To identify a permanent solution and provide footwear for farmers, we traveled to many states in the nation, including Kerala and Karnataka. Initially, we experimented with 20 different varieties of natural fibers, including banana pulp and water hyacinth. Nevertheless, those were failures for various reasons. By the end of 2018, while looking for desi fibers in a village near Hyderabad, we came across Dakini wool.
This is used for making thick blankets or Ghongadi. Apart from being a versatile material, it is also suitable for varying climates because the wool becomes thicker or thinner according to its surroundings. So we decided to manufacture shoes from Dakini wool as it is a rough fabric with long durability and water-resistant, apart from being affordable for the farming community.
The ‘YAAR’ shoe can also be used for formal wear in urban areas as the name ‘YAAR’ itself means friend and our shoes are farmer-friendly. Shoes were priced at Rs 900. The high quality shoes are cross-subsidized for our hard working farmers, making them affordable and accessible. It’s our way of supporting those who feed the nation.
How much funding did you raise and what is the revenue model? Who are your investors and what is the exit route for them?
Most of our investors are family and friends, apart from IIT Madras incubation cell. We have raised our funding up to around Rs 1 crore now and Rs 10 lakh was invested by our family and friends. The IIT Madras has provided grants and soft loans encouraging our product, besides providing access to capital investment. We are very hopeful of getting necessary support from the Telangana Government for our future endeavors. As of now, it is too early to reveal the exit route to our investors.
What is the current presence of Earthen Tunes in India and what are the future plans?
So far, we have sold around 1,500 pairs of shoes and our presence is in 16 States across the country. Predominantly, Telangana and Maharashtra are major markets where we did our research and development in addition to sourcing Gogandi.
Our urban shoes were sold in good numbers in Northern States and to a lot of customers in Karnataka, Andhra Pradesh and Tamil Nadu. The shoes have received a positive feedback and are highly favored by farmers of all age groups. Workers, especially in coffee and tea plantations of Nilgiris in Tamil Nadu and Araku in Andhra Pradesh, are preferring the shoes for their daily use. We are currently manufacturing a batch of 10,000 pairs of shoes in Agra, with 2,500 pairs already in the market under brand name, ‘YAAR’.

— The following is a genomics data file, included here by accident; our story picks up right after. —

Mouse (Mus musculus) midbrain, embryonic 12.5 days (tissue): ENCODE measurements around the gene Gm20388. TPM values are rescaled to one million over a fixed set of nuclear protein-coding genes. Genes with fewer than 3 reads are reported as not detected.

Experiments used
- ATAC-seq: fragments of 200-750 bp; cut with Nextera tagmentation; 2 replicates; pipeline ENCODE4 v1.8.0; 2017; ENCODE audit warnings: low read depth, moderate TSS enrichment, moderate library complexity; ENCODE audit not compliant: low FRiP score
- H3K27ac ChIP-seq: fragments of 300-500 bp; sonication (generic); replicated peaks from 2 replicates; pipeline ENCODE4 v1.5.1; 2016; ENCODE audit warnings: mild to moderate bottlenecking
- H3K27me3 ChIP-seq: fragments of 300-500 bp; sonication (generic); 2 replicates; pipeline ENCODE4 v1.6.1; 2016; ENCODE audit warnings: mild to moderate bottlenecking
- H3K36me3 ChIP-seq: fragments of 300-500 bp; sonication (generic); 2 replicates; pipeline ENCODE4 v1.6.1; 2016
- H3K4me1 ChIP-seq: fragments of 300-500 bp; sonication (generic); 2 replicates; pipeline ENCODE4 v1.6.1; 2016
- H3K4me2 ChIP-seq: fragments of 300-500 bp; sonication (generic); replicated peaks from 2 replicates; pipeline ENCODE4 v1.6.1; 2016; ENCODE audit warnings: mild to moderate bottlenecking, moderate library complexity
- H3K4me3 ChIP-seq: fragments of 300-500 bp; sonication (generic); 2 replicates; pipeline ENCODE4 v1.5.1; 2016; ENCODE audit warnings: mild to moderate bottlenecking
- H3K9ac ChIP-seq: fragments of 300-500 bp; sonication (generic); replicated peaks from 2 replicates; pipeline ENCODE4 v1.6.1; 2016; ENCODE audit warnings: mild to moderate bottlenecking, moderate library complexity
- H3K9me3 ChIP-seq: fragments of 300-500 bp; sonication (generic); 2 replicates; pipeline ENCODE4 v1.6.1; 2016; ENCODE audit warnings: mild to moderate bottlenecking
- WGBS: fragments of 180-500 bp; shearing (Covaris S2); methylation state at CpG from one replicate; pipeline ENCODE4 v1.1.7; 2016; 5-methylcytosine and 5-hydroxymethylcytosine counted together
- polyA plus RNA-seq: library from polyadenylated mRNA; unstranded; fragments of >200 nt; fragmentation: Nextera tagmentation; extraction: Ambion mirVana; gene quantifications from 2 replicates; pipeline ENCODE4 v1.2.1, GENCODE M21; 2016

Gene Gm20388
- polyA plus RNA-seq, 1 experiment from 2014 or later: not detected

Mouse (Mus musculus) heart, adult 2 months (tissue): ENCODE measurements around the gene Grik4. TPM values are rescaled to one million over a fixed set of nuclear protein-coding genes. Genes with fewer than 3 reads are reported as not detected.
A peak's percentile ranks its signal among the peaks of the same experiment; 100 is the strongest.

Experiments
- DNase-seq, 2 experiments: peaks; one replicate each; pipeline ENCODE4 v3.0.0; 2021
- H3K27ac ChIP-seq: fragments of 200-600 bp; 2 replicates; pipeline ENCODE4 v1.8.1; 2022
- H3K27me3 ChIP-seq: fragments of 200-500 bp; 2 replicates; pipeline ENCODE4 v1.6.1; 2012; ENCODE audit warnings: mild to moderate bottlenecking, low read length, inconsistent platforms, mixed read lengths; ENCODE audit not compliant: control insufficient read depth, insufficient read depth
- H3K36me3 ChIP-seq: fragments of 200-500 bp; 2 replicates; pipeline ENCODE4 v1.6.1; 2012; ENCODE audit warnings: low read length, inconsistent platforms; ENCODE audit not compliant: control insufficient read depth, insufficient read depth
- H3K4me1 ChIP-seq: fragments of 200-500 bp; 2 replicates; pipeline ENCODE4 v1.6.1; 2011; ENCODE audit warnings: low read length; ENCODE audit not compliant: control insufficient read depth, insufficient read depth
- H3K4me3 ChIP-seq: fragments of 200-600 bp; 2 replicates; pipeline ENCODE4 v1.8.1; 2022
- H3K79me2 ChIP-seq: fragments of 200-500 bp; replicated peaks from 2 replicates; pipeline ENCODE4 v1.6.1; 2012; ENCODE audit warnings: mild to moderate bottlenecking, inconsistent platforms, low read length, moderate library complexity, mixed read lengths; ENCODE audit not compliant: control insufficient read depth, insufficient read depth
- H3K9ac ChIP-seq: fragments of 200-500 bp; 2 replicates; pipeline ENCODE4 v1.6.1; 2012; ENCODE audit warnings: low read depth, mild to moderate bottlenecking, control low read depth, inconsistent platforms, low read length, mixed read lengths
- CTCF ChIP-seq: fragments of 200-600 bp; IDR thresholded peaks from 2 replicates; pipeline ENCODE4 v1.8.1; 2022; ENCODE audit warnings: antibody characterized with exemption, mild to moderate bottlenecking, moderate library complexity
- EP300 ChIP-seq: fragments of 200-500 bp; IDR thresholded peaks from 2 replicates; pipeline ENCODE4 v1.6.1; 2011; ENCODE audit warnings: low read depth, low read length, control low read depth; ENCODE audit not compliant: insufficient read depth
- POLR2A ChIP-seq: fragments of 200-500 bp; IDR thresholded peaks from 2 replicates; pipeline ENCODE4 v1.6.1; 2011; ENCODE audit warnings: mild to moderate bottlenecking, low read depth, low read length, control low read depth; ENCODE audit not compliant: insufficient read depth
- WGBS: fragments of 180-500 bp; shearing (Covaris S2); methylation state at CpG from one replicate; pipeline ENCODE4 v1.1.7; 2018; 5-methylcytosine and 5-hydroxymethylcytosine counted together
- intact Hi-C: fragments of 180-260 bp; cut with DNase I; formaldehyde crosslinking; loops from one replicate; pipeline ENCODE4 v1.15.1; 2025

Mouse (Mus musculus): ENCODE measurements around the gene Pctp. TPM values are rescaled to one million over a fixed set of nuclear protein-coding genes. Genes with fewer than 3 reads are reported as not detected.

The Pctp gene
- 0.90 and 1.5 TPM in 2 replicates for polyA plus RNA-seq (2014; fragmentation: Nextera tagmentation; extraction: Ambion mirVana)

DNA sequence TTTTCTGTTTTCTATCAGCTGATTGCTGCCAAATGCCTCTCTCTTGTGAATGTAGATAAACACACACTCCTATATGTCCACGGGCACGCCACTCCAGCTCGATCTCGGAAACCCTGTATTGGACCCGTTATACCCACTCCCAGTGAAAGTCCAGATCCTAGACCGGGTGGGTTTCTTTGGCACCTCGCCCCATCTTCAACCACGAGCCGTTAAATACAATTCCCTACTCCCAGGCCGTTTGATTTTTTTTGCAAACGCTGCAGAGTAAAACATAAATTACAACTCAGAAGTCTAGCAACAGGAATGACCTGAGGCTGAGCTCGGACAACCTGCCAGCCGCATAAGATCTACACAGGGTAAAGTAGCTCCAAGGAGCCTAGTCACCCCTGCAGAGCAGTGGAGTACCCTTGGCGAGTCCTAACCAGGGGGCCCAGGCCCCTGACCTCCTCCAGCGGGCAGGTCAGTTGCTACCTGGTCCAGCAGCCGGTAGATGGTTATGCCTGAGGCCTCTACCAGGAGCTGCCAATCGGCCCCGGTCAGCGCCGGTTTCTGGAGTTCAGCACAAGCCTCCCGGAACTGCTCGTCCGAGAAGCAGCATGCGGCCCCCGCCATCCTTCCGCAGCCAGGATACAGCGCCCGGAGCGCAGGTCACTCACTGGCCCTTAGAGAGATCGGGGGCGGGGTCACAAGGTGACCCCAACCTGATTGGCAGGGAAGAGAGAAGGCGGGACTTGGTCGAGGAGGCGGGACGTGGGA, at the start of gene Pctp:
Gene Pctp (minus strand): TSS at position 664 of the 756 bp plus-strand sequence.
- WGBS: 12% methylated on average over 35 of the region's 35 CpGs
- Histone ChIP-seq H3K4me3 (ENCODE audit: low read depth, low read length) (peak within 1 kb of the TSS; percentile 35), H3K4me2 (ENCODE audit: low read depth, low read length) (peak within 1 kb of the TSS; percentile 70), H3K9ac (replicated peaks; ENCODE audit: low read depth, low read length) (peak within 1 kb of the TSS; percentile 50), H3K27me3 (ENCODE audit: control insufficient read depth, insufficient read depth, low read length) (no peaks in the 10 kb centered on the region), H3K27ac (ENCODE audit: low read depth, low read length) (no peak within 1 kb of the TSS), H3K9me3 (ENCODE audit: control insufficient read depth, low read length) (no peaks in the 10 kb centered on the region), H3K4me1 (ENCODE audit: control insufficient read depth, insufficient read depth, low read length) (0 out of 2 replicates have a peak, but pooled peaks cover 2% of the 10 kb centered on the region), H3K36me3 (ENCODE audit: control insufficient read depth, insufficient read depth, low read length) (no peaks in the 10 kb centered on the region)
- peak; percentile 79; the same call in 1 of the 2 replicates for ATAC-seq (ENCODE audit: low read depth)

Where will you see Earthen Tunes in the next three years?
Our main focus is to reach out to one million farmers in the coming five years and be on the forefront in footwear innovation in India. No one around the world is talking about the footwear required for Indians. We are wearing only the Western models like Nike and Skechers and there should be a scope of encouraging the shoes made out of the materials that are suitable for Indian conditions.
What do the co-founders individually bring to table?
Our co-founder Vidhyadhar heads the quality and material sourcing, and is also the chief technical officer. Nakul is the chief design officer, who also handles all the branding activities and most of the shoes were designed by him. Two more new employees were hired for designing, research and development, sales and marketing.
How are the orders placed directly by the customers apart from the website?
Apart from ordering from websites, we follow a direct to customer model. ITC, Guntur in Andhra Pradesh procured a bulk order for distribution among tobacco farmers. Now, we are scaling up to deliver the orders for the customers through CSR programmes. Once it materialises, we can approach more customers.
Do you have plans to tie up with retail shoe stores like Centro? If yes, have you tied up with any one?
As of now, farming and its allied sectors are our primary focus. To reach out to them, we are arranging stalls near agricultural exhibitions and seed melas. We don't follow the conventional marketing methods for our products. If we tie up with retail stores like Centro and others, we have to add margins. As you keep on adding margins, the final price of the shoes goes up. We adopt a direct-to-customer model as we are not interested in providing margins for retail stores to make shoes affordable for all.
Second model we are actively pursuing is CSR as the prices of shoes can be subsidised further and make sure that it reaches farmers through our network. We are receiving multiple orders from farmers of Maharashtra. Plans are under way to carry out the publicity of the product in an extensive manner through short videos and social media platforms.
Are you conducting any more research and development? Do you have plans to diversify into other products? If yes, with what material?
Currently, our team is working on increasing the shoe size for farmers to 13 from 11 as the farmers’ feet are typically wide and large. We are also planning to manufacture customised shoes for the urban segment, not for the farming community and its allied sectors.
When do you expect to achieve breakeven?
We are expecting to achieve breakeven in a year and half. Our shoe business with respect to the farming community is very less on margins and more on volumes. On the other hand, we are getting decent margins in urban areas and hope to focus more on benefitting the farmers rather than gaining profits.